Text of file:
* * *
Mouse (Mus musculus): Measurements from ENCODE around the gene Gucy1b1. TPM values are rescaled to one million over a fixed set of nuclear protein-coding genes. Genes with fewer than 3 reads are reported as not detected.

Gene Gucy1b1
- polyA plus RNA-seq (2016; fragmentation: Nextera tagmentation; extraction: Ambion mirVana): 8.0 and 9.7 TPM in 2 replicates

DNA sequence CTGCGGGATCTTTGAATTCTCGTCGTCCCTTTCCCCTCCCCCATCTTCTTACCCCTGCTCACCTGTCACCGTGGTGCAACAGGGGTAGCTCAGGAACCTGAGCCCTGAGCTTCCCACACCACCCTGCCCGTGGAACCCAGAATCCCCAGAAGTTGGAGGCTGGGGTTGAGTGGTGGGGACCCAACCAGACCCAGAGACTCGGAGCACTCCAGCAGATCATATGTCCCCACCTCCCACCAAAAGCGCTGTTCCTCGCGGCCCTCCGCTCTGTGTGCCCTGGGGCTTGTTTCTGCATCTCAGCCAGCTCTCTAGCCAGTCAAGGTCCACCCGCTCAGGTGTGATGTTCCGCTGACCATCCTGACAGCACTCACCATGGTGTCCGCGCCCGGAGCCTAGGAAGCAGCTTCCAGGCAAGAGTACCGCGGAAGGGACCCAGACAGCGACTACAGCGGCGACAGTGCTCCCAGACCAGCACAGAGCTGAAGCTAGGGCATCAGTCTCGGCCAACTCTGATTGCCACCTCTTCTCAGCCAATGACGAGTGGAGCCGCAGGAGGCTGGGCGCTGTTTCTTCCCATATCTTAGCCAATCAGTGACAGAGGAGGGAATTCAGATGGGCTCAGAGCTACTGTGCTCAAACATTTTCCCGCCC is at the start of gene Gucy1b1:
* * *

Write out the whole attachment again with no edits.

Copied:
Mouse (Mus musculus): Measurements from ENCODE around the gene Gucy1b1. TPM values are rescaled to one million over a fixed set of nuclear protein-coding genes. Genes with fewer than 3 reads are reported as not detected.

Gene Gucy1b1
- polyA plus RNA-seq (2016; fragmentation: Nextera tagmentation; extraction: Ambion mirVana): 8.0 and 9.7 TPM in 2 replicates

DNA sequence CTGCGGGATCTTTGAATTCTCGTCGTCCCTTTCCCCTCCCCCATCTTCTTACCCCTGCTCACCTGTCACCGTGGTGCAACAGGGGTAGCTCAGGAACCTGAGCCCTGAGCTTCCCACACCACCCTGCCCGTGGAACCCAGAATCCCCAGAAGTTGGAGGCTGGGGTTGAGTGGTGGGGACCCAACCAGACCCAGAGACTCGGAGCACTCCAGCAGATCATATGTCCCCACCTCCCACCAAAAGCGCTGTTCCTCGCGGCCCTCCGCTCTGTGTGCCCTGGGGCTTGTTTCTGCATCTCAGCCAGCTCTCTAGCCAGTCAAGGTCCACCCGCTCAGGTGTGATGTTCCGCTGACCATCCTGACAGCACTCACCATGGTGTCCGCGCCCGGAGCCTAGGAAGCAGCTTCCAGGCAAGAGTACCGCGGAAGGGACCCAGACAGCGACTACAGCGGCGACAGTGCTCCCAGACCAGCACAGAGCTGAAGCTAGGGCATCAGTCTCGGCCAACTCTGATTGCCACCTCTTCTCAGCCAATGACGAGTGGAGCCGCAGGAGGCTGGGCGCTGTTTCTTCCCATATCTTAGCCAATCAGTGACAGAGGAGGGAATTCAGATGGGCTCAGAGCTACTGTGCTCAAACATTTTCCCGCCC is at the start of gene Gucy1b1: